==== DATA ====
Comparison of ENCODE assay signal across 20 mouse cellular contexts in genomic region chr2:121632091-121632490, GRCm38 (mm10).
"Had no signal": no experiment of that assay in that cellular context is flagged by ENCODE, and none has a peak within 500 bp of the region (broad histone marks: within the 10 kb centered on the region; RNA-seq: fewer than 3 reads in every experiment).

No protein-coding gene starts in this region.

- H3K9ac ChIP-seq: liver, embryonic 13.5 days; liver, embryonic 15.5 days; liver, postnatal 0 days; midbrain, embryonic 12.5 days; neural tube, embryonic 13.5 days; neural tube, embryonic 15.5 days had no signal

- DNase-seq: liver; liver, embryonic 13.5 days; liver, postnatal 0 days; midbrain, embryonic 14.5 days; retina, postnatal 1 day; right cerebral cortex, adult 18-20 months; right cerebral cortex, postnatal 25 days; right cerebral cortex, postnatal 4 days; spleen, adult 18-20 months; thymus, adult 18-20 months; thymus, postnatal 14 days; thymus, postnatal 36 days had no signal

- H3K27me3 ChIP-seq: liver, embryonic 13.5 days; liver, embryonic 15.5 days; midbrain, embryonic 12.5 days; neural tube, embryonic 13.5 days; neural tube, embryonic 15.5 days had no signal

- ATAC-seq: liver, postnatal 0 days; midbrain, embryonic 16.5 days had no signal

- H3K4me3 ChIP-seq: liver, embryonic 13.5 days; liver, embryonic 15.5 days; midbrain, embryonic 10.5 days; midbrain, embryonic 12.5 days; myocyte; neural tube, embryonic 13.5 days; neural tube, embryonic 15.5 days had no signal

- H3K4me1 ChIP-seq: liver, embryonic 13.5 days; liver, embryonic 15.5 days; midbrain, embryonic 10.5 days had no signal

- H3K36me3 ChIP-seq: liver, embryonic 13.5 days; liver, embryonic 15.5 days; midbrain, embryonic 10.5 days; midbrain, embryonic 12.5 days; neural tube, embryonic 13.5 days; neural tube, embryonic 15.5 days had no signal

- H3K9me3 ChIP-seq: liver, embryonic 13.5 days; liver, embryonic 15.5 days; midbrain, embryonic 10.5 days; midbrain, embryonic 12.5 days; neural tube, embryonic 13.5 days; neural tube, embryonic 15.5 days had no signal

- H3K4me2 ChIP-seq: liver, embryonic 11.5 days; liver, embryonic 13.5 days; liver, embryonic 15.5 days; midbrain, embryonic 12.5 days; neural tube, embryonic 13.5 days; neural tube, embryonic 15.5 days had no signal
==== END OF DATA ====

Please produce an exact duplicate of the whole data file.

Comparison of ENCODE assay signal across 20 mouse cellular contexts in genomic region chr2:121632091-121632490, GRCm38 (mm10).
"Had no signal": no experiment of that assay in that cellular context is flagged by ENCODE, and none has a peak within 500 bp of the region (broad histone marks: within the 10 kb centered on the region; RNA-seq: fewer than 3 reads in every experiment).

No protein-coding gene starts in this region.

- H3K9ac ChIP-seq: liver, embryonic 13.5 days; liver, embryonic 15.5 days; liver, postnatal 0 days; midbrain, embryonic 12.5 days; neural tube, embryonic 13.5 days; neural tube, embryonic 15.5 days had no signal

- DNase-seq: liver; liver, embryonic 13.5 days; liver, postnatal 0 days; midbrain, embryonic 14.5 days; retina, postnatal 1 day; right cerebral cortex, adult 18-20 months; right cerebral cortex, postnatal 25 days; right cerebral cortex, postnatal 4 days; spleen, adult 18-20 months; thymus, adult 18-20 months; thymus, postnatal 14 days; thymus, postnatal 36 days had no signal

- H3K27me3 ChIP-seq: liver, embryonic 13.5 days; liver, embryonic 15.5 days; midbrain, embryonic 12.5 days; neural tube, embryonic 13.5 days; neural tube, embryonic 15.5 days had no signal

- ATAC-seq: liver, postnatal 0 days; midbrain, embryonic 16.5 days had no signal

- H3K4me3 ChIP-seq: liver, embryonic 13.5 days; liver, embryonic 15.5 days; midbrain, embryonic 10.5 days; midbrain, embryonic 12.5 days; myocyte; neural tube, embryonic 13.5 days; neural tube, embryonic 15.5 days had no signal

- H3K4me1 ChIP-seq: liver, embryonic 13.5 days; liver, embryonic 15.5 days; midbrain, embryonic 10.5 days had no signal

- H3K36me3 ChIP-seq: liver, embryonic 13.5 days; liver, embryonic 15.5 days; midbrain, embryonic 10.5 days; midbrain, embryonic 12.5 days; neural tube, embryonic 13.5 days; neural tube, embryonic 15.5 days had no signal

- H3K9me3 ChIP-seq: liver, embryonic 13.5 days; liver, embryonic 15.5 days; midbrain, embryonic 10.5 days; midbrain, embryonic 12.5 days; neural tube, embryonic 13.5 days; neural tube, embryonic 15.5 days had no signal

- H3K4me2 ChIP-seq: liver, embryonic 11.5 days; liver, embryonic 13.5 days; liver, embryonic 15.5 days; midbrain, embryonic 12.5 days; neural tube, embryonic 13.5 days; neural tube, embryonic 15.5 days had no signal